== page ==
Forest Fires and Indigenous Communities

The severity and impact of forest fires dominate the headlines every summer. In 2016, the Fort McMurray, Alberta, wildfire invoked the largest mass evacuation in Canadian history, with nearly 90,000 people forced from their homes. Many of the evacuees were Indigenous from urban areas and reserves.

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Why Continuity of Indigenous Cultural Identity Is Critical

Pow wow dancers. Photo: Marc Lautenbacher, Flickr

We all belong to some form of culture and identify with that culture to varying degrees. Our understanding of our own cultural identity begins at birth and is developed by the environment in which we grow up. It may be a loose affiliation or the guide that directs our daily activities. Whatever the connection, our cultural identity provides a sense of belonging.

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Debunking Misconceptions About First Nation Totem Poles

Photo: Shutterstock

There’s lots of lore and misconceptions about First Nation totem poles. In this article, we address six of the more common misconceptions.

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What are Gladue Reports?

Kingston Penitentiary, Kingston, Canada, Photo: Unsplash

Indigenous people account for less than five percent of the Canadian population, yet represent 25 percent of the total inmate population. Canada is not alone, however, in having an over-representation of Indigenous inmates. In Australia and New Zealand, the rate of incarceration of Indigenous people is also disproportionately high.

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Canada’s Complicated History with First Nation Totem Poles

Alert Bay, B.C, 1920. Photo: Jack R. Wrathall / Library and Archives Canada / PA-095510

Canada has a complicated history with the totem pole. Totems have been misunderstood, coveted, stolen, quashed, copied, and celebrated.

The first recorded mention of a pole, which was a house pole, was on Langara Island in the Haida village of Dadans, c.1790, by John Bartlett, who wrote:

“We went ashore where one of their winter houses stood. The entrance was cut out of a large tree and carved all the way up and down. The door was made like a man's head and the passage the house was between his teeth and was built before they knew the use of iron."

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Communications with Indigenous leaders - Letter Writing Tips

Photo: Unsplash

When communicating cross-culturally there are certain sensitivities around the language used in the letter and expectations placed on the recipient of the letter. In this article we focus on some guidelines for writing a letter to request a meeting with an Indigenous leader and provide some tips, as well as some do’s and don’ts.

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What is Indigenous Identity?

By Bob Joseph

Photo: Unsplash

We identify ourselves in many ways - by gender, generation, ethnicity, culture, religion, profession/employment, nationality, locality, language, hobby (biker, equestrian, knitter etc) and so on. We rarely identify ourselves in one category - it’s usually a combination of identities.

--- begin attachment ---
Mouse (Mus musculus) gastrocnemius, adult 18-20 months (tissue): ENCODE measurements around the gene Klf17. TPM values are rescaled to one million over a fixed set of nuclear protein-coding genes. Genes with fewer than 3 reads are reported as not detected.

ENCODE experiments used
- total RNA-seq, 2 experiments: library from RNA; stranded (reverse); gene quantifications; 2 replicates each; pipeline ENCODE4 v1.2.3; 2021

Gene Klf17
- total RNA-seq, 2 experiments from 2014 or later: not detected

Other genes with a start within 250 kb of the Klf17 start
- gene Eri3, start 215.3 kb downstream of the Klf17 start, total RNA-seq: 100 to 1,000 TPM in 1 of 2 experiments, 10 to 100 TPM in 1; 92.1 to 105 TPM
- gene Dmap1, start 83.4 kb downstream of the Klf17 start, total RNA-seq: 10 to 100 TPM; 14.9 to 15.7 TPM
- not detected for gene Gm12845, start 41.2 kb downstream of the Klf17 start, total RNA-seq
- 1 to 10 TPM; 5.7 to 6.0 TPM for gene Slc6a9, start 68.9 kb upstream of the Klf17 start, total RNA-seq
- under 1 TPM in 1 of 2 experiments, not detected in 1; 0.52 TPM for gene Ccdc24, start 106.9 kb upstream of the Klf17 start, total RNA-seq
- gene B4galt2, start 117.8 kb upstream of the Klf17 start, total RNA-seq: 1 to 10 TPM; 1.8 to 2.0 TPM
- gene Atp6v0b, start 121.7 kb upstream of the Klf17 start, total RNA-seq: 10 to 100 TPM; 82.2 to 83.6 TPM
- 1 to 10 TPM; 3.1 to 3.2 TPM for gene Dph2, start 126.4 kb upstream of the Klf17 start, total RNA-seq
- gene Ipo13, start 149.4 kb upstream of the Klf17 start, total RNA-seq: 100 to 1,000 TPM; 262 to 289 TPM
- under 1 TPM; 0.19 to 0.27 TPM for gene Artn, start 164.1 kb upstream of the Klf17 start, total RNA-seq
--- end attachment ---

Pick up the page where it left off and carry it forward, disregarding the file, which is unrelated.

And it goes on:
Identifying as an Indigenous person brings additional layers, complexities, and considerations. The added layers of identity can include, but are not limited to: whether or not a person has status, which nation, band, clan, tribal council or treaty office they belong to, and whether or not they live in their home community or have migrated to an urban centre.

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The Indian Act vs Self-Determination

Photo: Shutterstock

In recent decades there has been significant pressure to address historical Indian Act issues. That pressure has been imposed by the combination of increasingly organized and effective political actions by various Aboriginal groups, and the series of Supreme Court of Canada decisions mostly arising out of British Columbia that established the validity of the concepts of unextinguished Aboriginal title and Aboriginal rights of self-determination. Band Chiefs and Councils, other Aboriginal leaders across the country, and human rights leaders have called for increased Aboriginal autonomy from the federal Aboriginal Affairs and Northern Development Canada (as of December 2017 the ministry was split into two departments: Crown-Indigenous Relations and Northern Affairs and Department of Indigenous Services) and the Indian Act.

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Definition of Smudging to Indigenous Protocol - Our Top 10 articles in 2017

In 2017, we had just over 816,000 visitors to our blog Working Effectively with Indigenous Peoples® looking for information on a wide variety of topics related to Indigenous Peoples. Here are the top 10 most read articles from the past year, arranged with the most read first. 

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7 Not So Secret Advantages of First Nations Radio

By Juanita Muwanga

Photo: Shutterstock

Gimaa radio CHYF 88.9, which broadcasts from M'chigeeng First Nation, started as a dream of the late Carl Beam, an internationally known Indigenous artist whose works dealt with colonialism, language, and the spirit. As a child he was sent to Garnier Residential school and learned firsthand the power of language, and what happens to a people when their own are denied them.

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